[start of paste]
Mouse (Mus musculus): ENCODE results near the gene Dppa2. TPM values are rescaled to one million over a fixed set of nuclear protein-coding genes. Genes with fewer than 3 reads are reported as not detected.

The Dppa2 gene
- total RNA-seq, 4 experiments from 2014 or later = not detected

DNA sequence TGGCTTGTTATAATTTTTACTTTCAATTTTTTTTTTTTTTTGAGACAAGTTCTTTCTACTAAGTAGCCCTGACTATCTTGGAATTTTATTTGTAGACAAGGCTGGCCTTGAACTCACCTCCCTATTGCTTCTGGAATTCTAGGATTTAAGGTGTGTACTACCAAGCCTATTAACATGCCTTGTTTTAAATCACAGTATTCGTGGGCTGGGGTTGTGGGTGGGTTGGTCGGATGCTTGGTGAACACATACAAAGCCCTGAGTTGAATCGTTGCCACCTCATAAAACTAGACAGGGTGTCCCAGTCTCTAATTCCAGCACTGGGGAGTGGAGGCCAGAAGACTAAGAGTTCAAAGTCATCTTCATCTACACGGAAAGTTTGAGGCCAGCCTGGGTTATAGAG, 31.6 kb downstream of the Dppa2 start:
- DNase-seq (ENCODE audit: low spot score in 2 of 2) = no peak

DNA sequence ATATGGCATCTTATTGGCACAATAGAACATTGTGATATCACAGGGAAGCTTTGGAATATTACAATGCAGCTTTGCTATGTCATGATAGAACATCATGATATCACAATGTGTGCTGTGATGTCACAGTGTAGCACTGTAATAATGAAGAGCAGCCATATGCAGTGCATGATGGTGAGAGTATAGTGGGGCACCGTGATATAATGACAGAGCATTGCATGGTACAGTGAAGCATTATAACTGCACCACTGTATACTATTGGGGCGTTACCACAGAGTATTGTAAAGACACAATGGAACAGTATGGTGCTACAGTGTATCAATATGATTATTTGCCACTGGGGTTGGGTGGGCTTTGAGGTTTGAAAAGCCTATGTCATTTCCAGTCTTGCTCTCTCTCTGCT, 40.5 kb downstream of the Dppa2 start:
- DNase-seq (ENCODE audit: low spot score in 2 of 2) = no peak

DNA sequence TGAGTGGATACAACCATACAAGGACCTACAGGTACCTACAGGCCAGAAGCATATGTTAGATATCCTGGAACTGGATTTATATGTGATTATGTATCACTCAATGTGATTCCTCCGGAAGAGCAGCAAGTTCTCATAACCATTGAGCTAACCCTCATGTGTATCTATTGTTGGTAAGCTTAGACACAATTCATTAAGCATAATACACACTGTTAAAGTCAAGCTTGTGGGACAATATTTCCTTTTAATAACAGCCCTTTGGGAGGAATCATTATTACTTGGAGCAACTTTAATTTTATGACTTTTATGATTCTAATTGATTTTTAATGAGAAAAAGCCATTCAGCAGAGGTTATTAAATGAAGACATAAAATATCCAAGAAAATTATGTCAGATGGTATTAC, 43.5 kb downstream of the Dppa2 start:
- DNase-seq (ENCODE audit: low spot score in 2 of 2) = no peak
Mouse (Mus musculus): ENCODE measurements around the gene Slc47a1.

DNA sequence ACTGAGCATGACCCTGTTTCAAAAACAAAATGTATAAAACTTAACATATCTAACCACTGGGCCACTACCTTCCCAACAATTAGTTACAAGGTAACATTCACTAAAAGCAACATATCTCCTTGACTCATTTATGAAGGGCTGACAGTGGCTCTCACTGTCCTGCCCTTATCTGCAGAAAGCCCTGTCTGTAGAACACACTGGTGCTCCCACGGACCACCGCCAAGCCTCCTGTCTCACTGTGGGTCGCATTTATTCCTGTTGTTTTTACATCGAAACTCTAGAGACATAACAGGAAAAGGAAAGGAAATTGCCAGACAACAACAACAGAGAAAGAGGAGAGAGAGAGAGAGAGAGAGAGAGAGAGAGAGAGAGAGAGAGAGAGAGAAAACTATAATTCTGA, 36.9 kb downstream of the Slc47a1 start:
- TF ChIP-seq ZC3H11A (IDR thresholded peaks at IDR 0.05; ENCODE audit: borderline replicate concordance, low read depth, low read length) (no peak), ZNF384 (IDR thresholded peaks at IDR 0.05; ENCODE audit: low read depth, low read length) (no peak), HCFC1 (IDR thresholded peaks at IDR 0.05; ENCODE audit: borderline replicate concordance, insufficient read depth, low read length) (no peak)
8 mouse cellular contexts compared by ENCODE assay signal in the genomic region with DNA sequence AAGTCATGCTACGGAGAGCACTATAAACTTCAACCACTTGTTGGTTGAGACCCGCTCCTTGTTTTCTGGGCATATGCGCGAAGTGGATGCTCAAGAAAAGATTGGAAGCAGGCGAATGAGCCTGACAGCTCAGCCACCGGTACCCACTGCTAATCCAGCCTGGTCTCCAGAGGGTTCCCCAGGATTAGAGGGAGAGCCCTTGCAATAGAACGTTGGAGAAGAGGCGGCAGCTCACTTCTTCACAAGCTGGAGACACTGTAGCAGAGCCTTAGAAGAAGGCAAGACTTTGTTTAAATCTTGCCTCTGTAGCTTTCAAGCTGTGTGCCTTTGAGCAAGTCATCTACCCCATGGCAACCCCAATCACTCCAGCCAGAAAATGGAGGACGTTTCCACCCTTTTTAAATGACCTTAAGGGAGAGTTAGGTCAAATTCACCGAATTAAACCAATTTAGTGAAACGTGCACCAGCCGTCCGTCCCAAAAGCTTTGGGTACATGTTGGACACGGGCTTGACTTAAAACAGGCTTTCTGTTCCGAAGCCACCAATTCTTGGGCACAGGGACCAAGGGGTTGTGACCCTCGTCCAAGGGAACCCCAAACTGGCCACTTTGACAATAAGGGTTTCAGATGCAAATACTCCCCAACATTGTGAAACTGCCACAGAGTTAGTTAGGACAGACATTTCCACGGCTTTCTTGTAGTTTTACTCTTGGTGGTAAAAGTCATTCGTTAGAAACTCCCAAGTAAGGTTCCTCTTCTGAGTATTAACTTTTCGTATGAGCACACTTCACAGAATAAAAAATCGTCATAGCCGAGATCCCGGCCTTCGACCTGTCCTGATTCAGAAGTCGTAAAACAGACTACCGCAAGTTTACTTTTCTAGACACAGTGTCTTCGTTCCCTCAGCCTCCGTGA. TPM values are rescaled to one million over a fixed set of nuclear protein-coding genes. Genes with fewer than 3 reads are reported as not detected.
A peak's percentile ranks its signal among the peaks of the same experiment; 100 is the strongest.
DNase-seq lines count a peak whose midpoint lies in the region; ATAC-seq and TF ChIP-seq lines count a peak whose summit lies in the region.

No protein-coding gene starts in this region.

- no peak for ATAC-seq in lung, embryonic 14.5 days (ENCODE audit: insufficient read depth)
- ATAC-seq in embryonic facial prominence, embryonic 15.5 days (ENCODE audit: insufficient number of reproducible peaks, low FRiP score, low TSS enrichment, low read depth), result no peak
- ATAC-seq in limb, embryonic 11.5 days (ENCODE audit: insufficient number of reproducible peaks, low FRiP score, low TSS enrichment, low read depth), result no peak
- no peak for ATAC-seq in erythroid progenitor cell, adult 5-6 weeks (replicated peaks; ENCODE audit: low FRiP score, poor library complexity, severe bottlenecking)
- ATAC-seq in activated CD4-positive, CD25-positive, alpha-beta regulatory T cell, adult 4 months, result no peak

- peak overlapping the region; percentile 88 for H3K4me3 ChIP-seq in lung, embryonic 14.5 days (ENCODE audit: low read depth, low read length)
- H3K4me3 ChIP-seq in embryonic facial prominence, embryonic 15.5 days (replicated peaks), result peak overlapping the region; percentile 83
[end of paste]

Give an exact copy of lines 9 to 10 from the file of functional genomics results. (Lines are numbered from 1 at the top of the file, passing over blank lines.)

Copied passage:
- DNase-seq (ENCODE audit: low spot score in 2 of 2) = no peak
Mouse (Mus musculus): ENCODE measurements around the gene Slc47a1.